Table of Contents
Advances in Emergency Medicine
Volume 2014, Article ID 232706, 6 pages
Research Article

Trends in Demand for Acute Medical Care at Two Football Clubs over an Eighteen-Year Period

1Department of Anaesthesia & Intensive Care, Derby Hospitals NHS Foundation Trust, Royal Derby Hospital, Uttoxeter Road, Derby DE22 3NE, UK
2Department of Respiratory Medicine, Nottingham University Hospitals NHS Trust, City Hospital Campus, Hucknall Road, Nottingham NG5 1PB, UK
3Department of Anaesthesia, Sheffield Teaching Hospitals NHS Foundation Trust, Royal Hallamshire Hospital, Glossop Road, Sheffield S10 2JF, UK

Received 28 April 2014; Accepted 15 August 2014; Published 3 September 2014

Academic Editor: Patrick Schober

Copyright © 2014 Thomas P. Heinink et al. This is an open access article distributed under the Creative Commons Attribution License, which permits unrestricted use, distribution, and reproduction in any medium, provided the original work is properly cited.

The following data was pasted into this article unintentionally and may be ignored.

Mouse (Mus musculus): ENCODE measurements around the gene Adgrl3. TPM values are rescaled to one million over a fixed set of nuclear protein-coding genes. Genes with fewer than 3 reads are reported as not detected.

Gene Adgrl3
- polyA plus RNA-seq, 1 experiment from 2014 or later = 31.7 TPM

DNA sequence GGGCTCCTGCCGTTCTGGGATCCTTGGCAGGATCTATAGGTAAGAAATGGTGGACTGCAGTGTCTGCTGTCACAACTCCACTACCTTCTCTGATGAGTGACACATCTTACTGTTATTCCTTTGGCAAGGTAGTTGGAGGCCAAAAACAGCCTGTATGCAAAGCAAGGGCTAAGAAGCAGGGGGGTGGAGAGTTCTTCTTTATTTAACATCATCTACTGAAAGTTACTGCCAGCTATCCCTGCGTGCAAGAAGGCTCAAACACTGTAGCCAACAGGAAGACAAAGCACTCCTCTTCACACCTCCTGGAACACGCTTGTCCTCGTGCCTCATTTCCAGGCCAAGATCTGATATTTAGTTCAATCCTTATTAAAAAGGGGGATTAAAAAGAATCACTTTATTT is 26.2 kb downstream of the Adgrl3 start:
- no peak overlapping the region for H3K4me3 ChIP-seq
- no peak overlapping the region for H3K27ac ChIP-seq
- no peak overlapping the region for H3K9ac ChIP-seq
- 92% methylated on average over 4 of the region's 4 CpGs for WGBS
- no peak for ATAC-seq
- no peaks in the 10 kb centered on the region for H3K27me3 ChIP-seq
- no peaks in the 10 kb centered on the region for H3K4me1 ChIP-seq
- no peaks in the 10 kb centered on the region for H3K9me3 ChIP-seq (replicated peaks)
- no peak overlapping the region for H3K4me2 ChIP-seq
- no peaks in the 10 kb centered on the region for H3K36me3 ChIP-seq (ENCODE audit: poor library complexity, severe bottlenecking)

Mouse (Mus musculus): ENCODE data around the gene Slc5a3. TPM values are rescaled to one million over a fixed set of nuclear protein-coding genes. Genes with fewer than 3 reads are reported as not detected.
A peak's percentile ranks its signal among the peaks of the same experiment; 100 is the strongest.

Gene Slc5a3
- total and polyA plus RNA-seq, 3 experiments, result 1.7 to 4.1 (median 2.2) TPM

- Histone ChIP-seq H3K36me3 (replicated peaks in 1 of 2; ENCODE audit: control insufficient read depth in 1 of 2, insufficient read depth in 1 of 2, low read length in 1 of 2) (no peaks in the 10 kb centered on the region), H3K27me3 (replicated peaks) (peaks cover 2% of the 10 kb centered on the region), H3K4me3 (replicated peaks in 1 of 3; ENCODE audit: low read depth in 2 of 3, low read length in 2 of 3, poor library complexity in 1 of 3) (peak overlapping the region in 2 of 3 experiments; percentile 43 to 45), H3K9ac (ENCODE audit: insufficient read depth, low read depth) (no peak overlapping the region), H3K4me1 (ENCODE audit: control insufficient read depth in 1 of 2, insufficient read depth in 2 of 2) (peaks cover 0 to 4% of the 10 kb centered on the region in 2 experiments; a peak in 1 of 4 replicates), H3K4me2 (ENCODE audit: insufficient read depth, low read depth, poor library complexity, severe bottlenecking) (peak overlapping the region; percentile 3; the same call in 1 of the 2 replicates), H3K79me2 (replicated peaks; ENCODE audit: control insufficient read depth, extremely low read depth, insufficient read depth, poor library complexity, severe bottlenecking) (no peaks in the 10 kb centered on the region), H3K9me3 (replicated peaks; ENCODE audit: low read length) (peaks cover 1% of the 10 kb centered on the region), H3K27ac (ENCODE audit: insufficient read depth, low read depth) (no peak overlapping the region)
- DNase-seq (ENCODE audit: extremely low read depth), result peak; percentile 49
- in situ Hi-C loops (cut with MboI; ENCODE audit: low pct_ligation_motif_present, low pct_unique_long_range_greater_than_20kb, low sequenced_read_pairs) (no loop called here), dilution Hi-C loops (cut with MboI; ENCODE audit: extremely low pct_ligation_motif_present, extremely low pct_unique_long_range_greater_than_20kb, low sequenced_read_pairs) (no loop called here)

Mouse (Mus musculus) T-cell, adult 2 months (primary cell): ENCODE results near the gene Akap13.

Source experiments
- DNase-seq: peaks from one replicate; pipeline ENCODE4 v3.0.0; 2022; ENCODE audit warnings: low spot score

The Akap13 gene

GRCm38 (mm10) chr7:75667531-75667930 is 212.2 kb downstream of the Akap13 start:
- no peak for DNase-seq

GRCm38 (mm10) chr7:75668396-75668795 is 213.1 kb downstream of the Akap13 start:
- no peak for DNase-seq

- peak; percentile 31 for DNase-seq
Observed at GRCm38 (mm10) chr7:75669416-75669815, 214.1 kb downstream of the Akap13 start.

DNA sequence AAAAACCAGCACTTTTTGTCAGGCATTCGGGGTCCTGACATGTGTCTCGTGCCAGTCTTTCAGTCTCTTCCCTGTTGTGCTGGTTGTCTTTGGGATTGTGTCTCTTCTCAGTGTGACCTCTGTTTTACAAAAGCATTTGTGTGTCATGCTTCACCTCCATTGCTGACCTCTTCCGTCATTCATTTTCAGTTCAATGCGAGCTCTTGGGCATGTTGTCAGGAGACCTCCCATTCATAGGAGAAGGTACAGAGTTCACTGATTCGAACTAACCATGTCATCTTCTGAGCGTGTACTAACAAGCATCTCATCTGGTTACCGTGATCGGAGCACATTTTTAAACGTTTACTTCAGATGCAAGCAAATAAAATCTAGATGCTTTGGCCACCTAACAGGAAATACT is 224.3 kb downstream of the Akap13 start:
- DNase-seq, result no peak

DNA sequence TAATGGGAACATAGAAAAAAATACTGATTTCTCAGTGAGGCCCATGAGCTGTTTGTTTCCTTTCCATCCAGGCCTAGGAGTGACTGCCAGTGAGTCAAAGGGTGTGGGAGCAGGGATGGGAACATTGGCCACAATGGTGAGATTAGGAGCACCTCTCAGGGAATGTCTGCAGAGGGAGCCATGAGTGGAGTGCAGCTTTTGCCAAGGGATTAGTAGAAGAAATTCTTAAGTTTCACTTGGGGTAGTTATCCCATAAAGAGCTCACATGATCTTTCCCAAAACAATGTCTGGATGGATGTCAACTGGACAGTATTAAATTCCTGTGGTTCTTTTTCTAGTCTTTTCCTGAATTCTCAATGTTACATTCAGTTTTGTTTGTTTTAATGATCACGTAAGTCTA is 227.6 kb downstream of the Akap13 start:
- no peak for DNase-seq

Introduction. Following the Hillsborough disaster, there is a requirement for crowd doctors to be present during football matches. However, there are little data on long-term trends in utilisation of crowd doctor services at sporting events. Methods. A retrospective service evaluation of presentations to the crowd doctor for 18 consecutive English Football League seasons: 13 seasons at Northampton Town Football Club (NTFC) followed by five seasons at Leicester City Football Club (LCFC). Data were analysed to determine the reason for, and severity of, presentation and the magnitude of the intervention required. Results. There were 429 recorded presentations to the crowd doctor over the 18 seasons. Patients’ age ranged from 3 to 93 years. 76% of presentations were due to an injury or illness arising at the match. The majority of presentations were with minor ailments (76%) requiring only minor intervention (88%); there were a small number of life-threatening presentations (1%) including three cardiac arrests. Conclusion. Crowd doctors may see patients in all age groups, presenting in a variety of ways. Most patients will have minor symptoms, but occasionally patients present with life-threatening problems. The crowd doctor must be competent assessing and treating all of these potential patient groups and pathologies.